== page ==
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Fay Marine Photographs 11

Pages 10, 11 & 12 contain detail pictures of subjects that I am often asked about.


The lugs used to lift the upside down hull are cut from scrap bottom of keel steel. This will be a minimum of 1/2" (12mm) plate. There is a picture of a hull being turned over on the Fay 40 Radius Chine  page

These lugs are welded on next to a frame which is solidly welded to the hull plating at this point. I also weld a piece of angle from the frame where the lug is welded to the centre of the headstock as an additional support.

Three lugs are needed. Two on one side at roughly 1/3 and 2/3 along the length of the hull. On the opposite side one lug amidships is needed.

Most cranes have a main lifting wire and a smaller auxiliary lifting wire. With spreader chains from the main wire to the side with two lugs and the auxiliary wire to the single lug the hull is lifted. Once in the air the auxiliary wire is lowered, then disconnected and taken the other way around the hull and used to level the hull, before lowering and standing the hull upright.

Marking out the topsides plates on a Fay 40 Radius Chine. The 8 sheets required are accurately laid out and one edge used as a straight line, being checked with a string line. Then lines are marked across at 12" centres. At each line, two measurements are given from the reference edge, one for the top and one for the bottom of the plate.

Once marked all the crosses are joined, along the length, with a straight edge. Any discrepancies due to inaccurate measuring will immediately become apparent and can be corrected.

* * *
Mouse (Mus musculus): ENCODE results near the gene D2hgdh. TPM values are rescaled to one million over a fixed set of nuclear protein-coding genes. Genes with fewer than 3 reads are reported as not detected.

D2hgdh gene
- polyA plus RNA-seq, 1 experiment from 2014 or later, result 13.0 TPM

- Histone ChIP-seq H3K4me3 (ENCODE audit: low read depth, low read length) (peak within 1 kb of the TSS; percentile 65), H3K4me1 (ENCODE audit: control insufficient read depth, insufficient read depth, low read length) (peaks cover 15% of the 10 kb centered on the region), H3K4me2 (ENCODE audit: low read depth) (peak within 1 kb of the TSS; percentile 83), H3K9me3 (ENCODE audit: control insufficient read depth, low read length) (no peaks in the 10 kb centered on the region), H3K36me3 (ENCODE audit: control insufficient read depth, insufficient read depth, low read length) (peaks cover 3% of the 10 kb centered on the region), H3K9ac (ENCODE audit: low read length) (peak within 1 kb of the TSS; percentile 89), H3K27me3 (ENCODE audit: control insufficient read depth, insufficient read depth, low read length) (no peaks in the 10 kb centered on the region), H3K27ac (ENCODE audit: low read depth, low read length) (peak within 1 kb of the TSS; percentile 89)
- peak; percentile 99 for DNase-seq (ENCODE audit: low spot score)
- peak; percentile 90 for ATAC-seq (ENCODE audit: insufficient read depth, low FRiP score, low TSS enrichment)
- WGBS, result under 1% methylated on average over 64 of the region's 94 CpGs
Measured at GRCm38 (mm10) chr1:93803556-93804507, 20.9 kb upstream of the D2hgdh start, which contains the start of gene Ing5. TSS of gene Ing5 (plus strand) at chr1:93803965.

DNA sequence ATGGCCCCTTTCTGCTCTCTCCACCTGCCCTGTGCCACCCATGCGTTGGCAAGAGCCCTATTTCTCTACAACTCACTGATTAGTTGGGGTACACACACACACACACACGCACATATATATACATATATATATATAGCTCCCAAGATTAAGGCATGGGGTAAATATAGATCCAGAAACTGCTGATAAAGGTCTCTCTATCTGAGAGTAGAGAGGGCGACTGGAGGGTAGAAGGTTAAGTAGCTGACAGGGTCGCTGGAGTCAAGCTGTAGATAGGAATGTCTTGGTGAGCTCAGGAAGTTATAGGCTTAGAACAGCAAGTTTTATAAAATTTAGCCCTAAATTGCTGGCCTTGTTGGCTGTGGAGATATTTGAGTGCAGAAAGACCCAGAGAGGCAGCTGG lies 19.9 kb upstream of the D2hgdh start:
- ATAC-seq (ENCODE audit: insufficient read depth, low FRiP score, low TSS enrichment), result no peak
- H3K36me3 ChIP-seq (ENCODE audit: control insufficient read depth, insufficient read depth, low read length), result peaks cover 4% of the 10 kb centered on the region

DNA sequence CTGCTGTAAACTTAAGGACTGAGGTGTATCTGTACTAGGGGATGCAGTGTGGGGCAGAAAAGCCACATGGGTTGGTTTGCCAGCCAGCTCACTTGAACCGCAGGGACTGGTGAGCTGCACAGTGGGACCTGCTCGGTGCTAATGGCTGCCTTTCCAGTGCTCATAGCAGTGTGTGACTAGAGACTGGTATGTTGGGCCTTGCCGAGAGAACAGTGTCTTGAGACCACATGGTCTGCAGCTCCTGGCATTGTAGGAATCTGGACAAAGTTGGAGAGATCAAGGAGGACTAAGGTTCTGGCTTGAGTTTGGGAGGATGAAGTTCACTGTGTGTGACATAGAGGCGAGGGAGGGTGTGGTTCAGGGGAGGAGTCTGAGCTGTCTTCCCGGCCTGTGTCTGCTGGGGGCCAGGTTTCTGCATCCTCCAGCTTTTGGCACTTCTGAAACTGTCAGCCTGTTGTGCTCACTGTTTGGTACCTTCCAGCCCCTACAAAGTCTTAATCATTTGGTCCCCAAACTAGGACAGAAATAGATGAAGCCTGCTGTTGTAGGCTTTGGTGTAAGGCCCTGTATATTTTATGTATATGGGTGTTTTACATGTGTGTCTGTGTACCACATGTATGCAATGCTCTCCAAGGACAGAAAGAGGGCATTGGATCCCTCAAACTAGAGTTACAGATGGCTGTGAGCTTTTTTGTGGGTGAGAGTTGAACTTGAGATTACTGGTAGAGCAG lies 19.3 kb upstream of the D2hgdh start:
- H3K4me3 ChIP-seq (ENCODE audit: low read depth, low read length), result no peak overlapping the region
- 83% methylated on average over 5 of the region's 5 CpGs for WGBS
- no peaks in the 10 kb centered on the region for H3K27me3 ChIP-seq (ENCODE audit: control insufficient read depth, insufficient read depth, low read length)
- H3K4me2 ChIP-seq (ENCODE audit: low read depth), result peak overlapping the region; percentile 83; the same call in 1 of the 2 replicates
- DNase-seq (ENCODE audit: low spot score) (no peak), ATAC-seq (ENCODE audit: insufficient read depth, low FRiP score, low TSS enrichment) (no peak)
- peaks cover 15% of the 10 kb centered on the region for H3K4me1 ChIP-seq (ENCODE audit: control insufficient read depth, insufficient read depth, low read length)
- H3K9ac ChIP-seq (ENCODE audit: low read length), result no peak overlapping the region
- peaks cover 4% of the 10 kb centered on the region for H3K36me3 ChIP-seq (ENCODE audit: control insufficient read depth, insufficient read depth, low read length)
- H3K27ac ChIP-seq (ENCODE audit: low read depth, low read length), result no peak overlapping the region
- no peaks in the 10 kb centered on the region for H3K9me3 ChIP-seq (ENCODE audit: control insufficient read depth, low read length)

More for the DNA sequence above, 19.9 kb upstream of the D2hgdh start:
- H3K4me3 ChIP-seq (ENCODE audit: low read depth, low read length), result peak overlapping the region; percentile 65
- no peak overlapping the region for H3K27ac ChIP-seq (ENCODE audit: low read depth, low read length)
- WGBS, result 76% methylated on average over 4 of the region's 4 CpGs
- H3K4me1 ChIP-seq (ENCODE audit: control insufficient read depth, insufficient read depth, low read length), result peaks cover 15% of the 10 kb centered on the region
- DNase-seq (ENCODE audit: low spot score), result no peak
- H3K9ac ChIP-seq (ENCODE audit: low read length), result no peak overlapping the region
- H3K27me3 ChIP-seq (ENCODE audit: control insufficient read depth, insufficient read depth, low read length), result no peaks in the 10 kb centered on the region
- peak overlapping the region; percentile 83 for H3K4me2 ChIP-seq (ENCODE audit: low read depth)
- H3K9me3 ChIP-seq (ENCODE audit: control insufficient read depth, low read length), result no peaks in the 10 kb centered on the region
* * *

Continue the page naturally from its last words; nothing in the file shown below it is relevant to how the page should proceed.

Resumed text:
The first time we tried this, to test the system, we laid out the plates and then gave Mo (my wife) a sheet of measurements to mark out.

After a few hours all the plates were marked and to Mo's horror without checking the measurements we cut the plates. They all fitted fine, giving total confidence in the system.


Cutting one of the plates. Once the plates for one side have been cut and the cut edge dressed by grinding, the plate can be laid on top of another sheet of steel and marked around to make the plates for the opposite side of the yacht. On a conventionally built steel yacht, where the plates are offered up and marked or templated, if the frames are accurate one plate can also be used as the template for the opposite side.

In this photograph an A.S.M.N. cutting nozzle is being used with a cutting guide made from flat bar with a round bar handle. The nozzle sits on the steel and against the cutting guide. With just a little training most people become proficient really quickly.

The chalk lines can clearly be seen in the photograph and chalk lines are also clearly visible when using the cutting equipment, which helps with accuracy.

ŠPaul Fay 2004